I was browsing through some of the sources I used for this column recently, and one from the past (September 19, 2016) piqued my interest again, “I Used to Be Human” by Andrew Sullivan. It was a critique of the social consequences of the internet, you guessed it, but it was the subtitle that really piqued my interest: “The endless bombardment of news, rumors, and photos has made us information-obsessed. It broke me. It might break you too.” He supports his claims that range from the spread of misinformation to the mechanisms he uses that will lead to addiction. If your search engine can find the article, I highly recommend reading it if it’s just the line, “If the internet kills you, I’m kidding, I’ll be the first to find out.”
My initial reaction was – if this was true more than five years ago, is it better now or worse? Well, to stop chasing, some things are better and some are worse.
Pros and Cons
On the plus side, the Internet has a large number of videos from showing how to fix a washing machine to dealing with your computer (for the most part). It’s an easy way to keep in touch with friends, make travel plans, arrange your photos, shop, and pack the rest. One can subscribe to receive current news on The Washington Post, New York Times, Wikipedia, and The Wall Street Journal to check out or explore the source material for their column. Just saying ‘.
On the negative side, there are also sites that can cause harm to the user and thus harm to the community. For example, consider really sinister sites like the teen-oriented How To Suicide site that can easily be spread across Twitter, Facebook, Instagram, and TikTok. Additionally, TikTok has an app that recommends teens take drastic measures to lose weight with a 300-calorie-a-day diet to take laxatives after overeating and if they find they can’t stick to the dumb and austere diet, or other resort to Teens to slander them, “You realize giving up after a week. It’s not going to take you anywhere, right?…You’re disgusting, it’s really embarrassing.”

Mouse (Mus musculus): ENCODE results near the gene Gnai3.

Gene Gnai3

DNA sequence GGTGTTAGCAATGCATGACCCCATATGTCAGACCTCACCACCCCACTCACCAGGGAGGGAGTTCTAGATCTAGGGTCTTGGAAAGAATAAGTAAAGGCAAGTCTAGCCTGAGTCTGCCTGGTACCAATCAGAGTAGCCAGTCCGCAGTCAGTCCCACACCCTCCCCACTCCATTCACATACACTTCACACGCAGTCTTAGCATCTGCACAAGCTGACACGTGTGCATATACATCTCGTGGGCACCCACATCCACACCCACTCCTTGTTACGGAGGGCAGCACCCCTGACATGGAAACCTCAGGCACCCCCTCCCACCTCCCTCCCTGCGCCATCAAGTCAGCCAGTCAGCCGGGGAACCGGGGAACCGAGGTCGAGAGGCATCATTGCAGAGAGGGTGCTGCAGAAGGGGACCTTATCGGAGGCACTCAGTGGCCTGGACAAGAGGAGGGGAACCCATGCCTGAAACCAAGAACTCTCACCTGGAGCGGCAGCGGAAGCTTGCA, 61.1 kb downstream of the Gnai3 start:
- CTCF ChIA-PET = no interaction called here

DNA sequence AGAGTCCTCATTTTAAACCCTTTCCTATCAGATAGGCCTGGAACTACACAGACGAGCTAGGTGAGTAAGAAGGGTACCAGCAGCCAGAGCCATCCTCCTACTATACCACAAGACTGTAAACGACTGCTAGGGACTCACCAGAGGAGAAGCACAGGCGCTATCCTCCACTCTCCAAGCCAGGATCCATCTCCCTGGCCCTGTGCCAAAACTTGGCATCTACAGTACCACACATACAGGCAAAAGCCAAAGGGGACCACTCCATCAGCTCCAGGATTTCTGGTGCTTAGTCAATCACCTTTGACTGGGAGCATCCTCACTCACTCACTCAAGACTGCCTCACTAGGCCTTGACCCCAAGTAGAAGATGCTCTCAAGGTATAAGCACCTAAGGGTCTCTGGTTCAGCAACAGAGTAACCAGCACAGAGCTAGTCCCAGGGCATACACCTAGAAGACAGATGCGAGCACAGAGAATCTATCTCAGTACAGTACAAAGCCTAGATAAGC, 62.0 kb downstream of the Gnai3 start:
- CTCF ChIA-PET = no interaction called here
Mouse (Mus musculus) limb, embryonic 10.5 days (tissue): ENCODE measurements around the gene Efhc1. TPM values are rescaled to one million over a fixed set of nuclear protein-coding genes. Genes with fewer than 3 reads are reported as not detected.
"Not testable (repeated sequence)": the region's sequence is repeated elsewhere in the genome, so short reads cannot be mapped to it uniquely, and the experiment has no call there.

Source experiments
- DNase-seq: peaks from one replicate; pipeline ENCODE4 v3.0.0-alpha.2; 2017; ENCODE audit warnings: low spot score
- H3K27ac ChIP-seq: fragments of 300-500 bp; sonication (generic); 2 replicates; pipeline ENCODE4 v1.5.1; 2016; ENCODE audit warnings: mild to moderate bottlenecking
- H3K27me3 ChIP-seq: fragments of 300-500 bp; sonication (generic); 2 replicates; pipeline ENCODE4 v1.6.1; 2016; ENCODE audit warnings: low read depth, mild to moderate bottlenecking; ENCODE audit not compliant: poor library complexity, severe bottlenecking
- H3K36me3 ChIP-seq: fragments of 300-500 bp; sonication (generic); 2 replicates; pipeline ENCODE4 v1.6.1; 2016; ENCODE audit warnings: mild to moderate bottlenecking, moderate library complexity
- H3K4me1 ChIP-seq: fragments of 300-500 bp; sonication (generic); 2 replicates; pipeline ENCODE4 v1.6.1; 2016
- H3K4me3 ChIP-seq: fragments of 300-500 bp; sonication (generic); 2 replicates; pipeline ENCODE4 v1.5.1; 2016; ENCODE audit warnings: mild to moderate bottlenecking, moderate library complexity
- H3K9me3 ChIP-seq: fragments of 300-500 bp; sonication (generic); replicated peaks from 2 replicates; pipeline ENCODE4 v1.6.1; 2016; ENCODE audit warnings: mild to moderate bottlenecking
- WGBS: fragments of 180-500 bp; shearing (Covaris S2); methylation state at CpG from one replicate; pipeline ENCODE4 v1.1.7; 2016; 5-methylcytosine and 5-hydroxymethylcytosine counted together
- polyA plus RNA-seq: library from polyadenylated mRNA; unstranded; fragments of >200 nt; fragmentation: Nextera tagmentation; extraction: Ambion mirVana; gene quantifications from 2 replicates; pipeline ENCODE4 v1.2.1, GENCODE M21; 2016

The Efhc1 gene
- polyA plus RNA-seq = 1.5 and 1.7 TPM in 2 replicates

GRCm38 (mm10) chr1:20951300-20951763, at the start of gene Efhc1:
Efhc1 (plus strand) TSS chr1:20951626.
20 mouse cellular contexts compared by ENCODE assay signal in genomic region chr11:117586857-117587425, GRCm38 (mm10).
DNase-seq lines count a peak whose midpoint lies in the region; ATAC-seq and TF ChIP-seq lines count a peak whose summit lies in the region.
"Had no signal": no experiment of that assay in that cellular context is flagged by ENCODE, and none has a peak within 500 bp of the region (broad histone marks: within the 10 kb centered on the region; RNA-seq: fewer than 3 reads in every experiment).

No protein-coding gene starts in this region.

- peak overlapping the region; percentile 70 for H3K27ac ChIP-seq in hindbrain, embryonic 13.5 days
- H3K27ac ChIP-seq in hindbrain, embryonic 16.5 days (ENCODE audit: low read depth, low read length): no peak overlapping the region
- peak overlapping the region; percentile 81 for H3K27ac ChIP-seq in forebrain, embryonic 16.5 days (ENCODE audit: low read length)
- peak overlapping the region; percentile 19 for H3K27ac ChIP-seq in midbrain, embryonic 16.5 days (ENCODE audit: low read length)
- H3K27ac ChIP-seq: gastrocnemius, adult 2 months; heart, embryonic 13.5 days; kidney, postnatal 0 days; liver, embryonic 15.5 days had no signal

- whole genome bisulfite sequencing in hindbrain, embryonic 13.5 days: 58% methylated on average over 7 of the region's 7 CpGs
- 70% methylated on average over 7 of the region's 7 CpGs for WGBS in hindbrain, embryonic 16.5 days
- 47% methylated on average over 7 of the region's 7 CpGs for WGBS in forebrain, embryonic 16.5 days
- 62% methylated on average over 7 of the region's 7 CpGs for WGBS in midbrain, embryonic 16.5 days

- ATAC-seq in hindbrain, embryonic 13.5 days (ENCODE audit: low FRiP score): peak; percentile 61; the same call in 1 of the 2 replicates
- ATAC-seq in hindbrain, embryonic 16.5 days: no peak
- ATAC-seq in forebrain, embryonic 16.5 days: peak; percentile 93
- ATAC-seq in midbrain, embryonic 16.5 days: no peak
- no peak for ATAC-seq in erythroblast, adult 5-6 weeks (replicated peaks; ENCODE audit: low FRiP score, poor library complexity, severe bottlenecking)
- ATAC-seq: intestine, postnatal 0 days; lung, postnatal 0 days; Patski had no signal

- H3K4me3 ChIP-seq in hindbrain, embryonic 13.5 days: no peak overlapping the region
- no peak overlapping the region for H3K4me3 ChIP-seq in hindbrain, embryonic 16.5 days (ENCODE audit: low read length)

To be fair, TikTok said it will adjust its recommendation algorithms to avoid showing users too much of the same content, “as part of a broad reassessment of social media platforms and the potential harm they are causing to younger users.”
To test this, I tried typing “how to commit suicide” into a Google search and it got 322 million hits and the first page looked like this”
Help is available
Talk to someone today
The National Suicide Prevention Lifeline
Business hours: 24 hours. Languages: English, Spanish. learn more
Intercepting and redirecting queries like this is best handled through the operating system or browser rather than TikTok itself.
rumor of danger
The internet is exceptionally good at spreading most baseless rumours. Like the “Pizzagate” case which featured the outrageous allegations that Hillary Clinton was using a pizza shop to deceive unsuspecting children who were to be sold to sex traffickers.